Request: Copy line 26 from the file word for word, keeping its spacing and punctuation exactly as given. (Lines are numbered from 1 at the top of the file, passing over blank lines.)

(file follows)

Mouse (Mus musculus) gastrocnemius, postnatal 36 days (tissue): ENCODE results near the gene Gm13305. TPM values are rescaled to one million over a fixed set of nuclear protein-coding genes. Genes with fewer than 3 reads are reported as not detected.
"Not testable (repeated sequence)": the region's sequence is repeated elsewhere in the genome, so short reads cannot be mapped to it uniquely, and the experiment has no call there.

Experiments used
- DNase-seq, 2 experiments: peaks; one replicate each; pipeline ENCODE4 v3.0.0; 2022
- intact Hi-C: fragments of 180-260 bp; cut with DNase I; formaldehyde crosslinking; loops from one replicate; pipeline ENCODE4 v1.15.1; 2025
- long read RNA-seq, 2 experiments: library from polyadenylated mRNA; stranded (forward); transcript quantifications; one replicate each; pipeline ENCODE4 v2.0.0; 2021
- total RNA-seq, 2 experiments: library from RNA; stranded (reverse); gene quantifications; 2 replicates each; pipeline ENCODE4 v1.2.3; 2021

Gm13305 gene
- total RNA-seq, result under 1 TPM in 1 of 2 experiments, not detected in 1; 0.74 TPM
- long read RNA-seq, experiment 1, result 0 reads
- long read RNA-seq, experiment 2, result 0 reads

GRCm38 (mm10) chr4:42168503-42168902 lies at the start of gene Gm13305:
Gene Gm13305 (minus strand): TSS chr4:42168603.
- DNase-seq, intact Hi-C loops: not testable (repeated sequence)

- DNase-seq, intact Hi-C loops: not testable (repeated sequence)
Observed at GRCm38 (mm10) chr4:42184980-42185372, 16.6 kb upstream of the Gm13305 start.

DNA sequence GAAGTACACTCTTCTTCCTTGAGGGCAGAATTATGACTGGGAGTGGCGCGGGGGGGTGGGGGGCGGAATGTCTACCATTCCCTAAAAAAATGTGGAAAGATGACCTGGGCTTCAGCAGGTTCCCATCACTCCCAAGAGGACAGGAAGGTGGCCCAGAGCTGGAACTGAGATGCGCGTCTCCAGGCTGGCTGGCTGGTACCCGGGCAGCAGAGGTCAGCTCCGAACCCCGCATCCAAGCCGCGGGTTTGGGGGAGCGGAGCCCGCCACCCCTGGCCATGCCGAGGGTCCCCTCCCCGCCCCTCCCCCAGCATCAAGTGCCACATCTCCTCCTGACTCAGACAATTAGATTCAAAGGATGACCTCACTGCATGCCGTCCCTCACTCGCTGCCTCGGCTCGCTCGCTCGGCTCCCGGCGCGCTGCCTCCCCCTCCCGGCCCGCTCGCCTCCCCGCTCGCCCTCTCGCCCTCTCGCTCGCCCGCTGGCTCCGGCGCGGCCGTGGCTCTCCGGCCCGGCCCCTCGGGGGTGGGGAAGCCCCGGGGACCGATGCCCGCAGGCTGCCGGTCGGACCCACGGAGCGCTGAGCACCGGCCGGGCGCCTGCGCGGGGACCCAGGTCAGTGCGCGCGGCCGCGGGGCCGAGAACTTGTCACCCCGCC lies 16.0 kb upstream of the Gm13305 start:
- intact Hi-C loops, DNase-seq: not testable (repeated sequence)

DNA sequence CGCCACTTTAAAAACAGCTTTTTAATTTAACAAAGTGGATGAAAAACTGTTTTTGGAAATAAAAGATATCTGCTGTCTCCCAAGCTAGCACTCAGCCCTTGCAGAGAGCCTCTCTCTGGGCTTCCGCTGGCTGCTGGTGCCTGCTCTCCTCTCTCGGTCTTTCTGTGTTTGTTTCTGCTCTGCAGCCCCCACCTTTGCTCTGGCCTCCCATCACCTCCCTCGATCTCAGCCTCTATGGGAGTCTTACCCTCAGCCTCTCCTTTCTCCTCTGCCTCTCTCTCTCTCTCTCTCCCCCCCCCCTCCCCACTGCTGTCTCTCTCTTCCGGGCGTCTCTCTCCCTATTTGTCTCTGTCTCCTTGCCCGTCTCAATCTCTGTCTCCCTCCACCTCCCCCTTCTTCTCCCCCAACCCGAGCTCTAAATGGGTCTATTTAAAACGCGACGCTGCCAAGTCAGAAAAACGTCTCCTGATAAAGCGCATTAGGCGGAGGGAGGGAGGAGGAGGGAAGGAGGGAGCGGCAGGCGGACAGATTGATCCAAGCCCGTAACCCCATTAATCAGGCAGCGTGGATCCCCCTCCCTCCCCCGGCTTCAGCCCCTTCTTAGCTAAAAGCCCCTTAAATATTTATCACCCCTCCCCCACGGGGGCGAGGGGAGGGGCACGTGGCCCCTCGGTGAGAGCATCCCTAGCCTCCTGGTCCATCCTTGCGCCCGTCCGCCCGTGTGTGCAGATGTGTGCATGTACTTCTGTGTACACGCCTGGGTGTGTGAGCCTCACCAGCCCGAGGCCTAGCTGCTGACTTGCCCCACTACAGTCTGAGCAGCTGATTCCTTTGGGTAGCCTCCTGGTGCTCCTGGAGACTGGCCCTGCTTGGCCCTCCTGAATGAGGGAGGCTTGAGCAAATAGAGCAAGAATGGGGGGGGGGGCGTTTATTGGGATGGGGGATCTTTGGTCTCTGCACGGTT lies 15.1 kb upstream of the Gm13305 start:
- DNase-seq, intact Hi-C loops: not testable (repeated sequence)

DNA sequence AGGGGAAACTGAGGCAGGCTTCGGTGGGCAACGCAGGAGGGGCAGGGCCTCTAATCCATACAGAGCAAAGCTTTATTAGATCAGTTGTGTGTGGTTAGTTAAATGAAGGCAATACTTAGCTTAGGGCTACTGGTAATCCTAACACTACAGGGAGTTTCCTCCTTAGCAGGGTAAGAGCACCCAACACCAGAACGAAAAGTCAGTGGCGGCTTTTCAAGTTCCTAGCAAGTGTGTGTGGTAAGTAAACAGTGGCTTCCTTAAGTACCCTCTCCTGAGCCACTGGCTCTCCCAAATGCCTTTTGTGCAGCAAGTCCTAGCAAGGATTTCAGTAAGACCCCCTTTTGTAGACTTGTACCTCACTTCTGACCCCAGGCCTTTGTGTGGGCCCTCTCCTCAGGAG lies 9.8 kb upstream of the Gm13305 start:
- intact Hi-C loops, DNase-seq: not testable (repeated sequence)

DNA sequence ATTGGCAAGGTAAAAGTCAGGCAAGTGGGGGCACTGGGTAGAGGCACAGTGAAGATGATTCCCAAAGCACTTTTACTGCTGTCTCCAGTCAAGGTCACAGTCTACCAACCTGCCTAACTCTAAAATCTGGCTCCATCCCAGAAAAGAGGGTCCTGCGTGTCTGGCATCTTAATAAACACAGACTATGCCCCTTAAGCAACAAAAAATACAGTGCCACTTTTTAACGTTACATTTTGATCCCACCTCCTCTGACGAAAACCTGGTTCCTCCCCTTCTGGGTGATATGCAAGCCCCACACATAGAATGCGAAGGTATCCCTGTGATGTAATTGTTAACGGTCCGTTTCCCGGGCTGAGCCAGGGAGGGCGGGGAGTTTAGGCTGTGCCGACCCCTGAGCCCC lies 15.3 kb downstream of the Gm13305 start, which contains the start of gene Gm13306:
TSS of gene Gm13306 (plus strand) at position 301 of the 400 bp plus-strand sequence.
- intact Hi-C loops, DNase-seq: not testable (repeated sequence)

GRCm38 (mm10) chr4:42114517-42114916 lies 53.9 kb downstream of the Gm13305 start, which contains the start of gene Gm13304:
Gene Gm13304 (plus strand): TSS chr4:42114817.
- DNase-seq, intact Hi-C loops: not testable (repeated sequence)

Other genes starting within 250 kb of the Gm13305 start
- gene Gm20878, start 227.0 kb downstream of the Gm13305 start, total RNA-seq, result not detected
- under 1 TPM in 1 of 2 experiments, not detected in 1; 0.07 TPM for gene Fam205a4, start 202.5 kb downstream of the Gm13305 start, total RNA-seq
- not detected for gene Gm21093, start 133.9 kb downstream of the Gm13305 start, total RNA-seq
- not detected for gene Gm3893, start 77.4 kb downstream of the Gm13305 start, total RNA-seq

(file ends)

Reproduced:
GRCm38 (mm10) chr4:42114517-42114916 lies 53.9 kb downstream of the Gm13305 start, which contains the start of gene Gm13304: